incrediBILL - 6:11 pm on Oct 29, 2012 (gmt 0)
Thought today might be a good time to discuss data center hosting locations. Hurricane Sandy is a prime example of why I pick my data center locations where I do avoiding certain areas, especially coastal locations. Not that you can ever avoid all bad weather and natural disasters but there are places that make better locations for data centers than others.
Sure there's huge data centers where I live and server access would be much faster and I could even colo and use my own hardware. However, I live in a quake zone that shakes all the time and we just had a tsunami alert the other night. I certainly don't want to have to worry about have a down server when I'm crawling out of rubble and trying to scramble uphill before being washed out to sea.
What to avoid:
* Coastal areas prone to tropical storms or tsunami warnings, nothing too close to the ocean.
* Tornado alley, eliminates most of the fly over states.
* Earthquake prone locations, which eliminates the West Coast and places like the New Madrid fault.
* Flood zones. Any general areas that have been flooded is off the list.
* Heavy snow areas where they tend to lose power for days at a time which pretty much eliminates any US States bordering Canada.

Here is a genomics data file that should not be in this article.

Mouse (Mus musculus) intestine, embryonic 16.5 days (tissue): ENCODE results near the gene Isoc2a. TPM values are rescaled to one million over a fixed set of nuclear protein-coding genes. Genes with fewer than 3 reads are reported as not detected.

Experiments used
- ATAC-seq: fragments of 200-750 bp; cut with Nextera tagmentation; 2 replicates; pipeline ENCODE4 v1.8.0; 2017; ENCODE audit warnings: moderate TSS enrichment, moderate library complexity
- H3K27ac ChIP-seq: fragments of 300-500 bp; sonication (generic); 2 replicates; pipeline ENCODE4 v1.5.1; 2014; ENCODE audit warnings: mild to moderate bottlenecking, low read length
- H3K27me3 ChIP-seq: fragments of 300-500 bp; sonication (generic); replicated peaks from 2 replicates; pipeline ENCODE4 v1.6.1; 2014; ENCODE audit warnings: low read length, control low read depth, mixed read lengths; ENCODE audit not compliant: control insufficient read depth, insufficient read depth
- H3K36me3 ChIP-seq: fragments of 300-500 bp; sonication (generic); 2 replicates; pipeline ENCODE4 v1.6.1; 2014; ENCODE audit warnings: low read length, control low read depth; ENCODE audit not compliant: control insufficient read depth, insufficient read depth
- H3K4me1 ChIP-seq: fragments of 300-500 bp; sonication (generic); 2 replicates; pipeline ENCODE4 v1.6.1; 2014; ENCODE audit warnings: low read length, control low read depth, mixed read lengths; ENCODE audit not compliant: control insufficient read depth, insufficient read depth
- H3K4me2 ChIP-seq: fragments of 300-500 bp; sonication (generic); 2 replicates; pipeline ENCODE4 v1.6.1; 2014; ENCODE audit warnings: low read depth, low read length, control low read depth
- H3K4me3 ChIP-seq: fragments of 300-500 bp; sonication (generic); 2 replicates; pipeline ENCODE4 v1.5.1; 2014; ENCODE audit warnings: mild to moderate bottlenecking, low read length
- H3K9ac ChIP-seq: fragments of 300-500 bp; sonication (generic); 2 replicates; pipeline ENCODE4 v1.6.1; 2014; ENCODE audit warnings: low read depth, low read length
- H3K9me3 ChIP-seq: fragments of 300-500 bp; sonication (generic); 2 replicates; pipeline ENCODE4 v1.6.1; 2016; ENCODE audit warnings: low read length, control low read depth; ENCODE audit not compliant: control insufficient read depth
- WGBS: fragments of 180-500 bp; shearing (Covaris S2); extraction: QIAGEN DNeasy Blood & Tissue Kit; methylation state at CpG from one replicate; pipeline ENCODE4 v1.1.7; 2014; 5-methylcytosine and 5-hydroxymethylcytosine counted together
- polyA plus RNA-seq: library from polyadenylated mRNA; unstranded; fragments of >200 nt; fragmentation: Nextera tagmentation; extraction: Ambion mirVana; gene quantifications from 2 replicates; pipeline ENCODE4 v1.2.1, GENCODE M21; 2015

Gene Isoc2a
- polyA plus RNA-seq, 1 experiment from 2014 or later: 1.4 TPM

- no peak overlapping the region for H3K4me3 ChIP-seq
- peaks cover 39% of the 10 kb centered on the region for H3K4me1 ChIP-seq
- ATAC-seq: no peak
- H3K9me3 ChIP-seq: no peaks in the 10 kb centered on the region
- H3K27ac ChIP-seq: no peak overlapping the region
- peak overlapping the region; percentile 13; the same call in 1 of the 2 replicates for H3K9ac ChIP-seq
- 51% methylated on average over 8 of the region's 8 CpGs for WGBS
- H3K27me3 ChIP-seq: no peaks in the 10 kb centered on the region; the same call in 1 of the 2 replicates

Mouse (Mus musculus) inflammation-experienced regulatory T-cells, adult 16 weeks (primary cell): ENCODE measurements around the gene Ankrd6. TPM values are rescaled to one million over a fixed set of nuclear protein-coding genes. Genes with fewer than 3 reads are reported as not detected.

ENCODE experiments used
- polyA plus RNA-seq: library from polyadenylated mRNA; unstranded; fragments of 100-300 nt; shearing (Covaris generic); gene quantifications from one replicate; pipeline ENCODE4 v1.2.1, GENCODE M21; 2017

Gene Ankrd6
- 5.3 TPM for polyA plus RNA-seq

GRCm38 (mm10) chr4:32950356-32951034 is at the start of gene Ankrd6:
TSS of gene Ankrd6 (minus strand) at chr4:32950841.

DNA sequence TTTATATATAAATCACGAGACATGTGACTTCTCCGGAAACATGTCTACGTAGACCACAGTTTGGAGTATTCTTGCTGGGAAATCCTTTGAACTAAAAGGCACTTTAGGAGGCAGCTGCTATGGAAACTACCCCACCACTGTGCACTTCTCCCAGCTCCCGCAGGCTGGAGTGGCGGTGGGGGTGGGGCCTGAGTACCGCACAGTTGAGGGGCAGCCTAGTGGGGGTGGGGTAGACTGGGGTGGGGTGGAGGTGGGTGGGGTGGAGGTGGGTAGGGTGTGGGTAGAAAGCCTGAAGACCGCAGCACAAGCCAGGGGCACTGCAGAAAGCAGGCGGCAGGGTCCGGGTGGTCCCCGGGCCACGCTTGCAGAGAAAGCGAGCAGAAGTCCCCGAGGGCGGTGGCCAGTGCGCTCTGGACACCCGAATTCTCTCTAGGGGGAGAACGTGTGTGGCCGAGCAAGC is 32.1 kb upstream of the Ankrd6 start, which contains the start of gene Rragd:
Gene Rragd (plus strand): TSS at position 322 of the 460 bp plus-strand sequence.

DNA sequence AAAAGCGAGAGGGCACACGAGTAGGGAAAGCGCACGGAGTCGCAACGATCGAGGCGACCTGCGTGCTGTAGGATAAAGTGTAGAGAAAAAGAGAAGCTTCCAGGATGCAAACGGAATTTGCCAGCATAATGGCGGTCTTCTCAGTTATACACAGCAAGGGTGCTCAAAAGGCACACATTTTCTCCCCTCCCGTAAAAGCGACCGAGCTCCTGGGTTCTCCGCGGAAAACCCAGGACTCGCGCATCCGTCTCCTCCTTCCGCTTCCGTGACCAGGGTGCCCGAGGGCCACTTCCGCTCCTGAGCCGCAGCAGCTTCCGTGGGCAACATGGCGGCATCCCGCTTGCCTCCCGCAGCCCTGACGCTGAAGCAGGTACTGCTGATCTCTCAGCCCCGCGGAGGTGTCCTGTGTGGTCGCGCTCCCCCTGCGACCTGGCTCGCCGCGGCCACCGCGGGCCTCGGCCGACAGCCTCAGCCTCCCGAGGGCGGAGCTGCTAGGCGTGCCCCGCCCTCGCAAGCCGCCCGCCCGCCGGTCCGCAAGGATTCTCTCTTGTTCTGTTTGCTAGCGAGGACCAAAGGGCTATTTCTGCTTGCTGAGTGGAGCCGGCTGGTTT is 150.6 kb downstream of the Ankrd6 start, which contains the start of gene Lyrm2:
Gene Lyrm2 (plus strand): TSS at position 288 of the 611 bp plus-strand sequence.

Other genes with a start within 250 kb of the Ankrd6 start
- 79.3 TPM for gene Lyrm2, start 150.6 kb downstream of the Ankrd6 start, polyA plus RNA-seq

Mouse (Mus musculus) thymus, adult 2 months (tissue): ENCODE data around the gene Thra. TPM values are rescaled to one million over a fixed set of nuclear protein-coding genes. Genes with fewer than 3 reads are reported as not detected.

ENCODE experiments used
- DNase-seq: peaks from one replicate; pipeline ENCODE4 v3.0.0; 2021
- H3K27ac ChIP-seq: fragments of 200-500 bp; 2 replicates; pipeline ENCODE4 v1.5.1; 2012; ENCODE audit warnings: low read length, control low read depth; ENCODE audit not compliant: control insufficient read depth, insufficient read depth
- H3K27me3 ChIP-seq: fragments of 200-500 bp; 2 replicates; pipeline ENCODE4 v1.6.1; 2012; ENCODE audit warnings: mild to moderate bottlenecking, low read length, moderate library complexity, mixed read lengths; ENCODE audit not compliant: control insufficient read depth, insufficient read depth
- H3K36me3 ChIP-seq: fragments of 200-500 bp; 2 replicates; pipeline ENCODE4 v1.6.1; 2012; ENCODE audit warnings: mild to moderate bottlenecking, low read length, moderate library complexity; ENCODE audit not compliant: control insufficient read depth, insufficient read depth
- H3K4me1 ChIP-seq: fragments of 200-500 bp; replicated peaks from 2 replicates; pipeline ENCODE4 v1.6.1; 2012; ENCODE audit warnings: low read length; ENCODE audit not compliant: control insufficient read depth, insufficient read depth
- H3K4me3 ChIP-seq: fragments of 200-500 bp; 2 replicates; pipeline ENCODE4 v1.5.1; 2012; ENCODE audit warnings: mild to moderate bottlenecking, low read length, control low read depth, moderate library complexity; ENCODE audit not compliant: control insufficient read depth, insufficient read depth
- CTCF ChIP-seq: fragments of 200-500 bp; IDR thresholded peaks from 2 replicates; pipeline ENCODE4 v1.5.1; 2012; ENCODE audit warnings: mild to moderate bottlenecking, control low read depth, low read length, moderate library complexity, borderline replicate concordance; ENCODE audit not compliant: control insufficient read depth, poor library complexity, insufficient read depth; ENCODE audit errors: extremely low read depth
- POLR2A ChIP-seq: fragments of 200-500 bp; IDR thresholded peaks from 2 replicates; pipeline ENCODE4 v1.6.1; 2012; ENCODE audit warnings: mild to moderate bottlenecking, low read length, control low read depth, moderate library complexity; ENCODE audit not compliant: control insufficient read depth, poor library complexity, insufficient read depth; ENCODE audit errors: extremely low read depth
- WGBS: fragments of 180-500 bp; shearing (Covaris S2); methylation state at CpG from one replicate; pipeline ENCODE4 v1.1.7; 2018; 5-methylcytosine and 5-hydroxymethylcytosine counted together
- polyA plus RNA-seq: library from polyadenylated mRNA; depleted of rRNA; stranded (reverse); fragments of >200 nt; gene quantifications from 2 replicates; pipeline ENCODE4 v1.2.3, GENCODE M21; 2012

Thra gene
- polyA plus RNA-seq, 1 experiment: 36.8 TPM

* Wildfire prone areas. Anywhere close to any recent wildfires or places where wildfires could occur are off the list. Learned a hard lesson here in 2004.
* Anywhere that has a history of losing power for days at a time for being in proximity of locations impacted by natural disasters.
Big difference from the old days of running a BBS from a computer sitting on my desk and when you lost power, it lost power, poof!
Even taking all this into account anything could happen and your DNS needs to be setup so you can easily move your accounts in the event your host suddenly dropped into a big sinkhole and vanished off the face of the earth. Also make sure you have, if available, an alternate email account defined that isn't being hosted on your server for the purpose of doing password resets or any kind of email confirmation that may be required.
I hope nobody is being impacted by the current hurricane but whether you are or aren't, today is a good time to reevaluate your hosting location, DNS setup and any other server disaster preparedness you might need to do.
TIP: I keep backup copies of some of my sites in my cell phone and a USB keychain just in case. Putting a copy "on the cloud" wouldn't hurt except you never know where that cloud is when you really need it, could be in the same sinkhole with your server!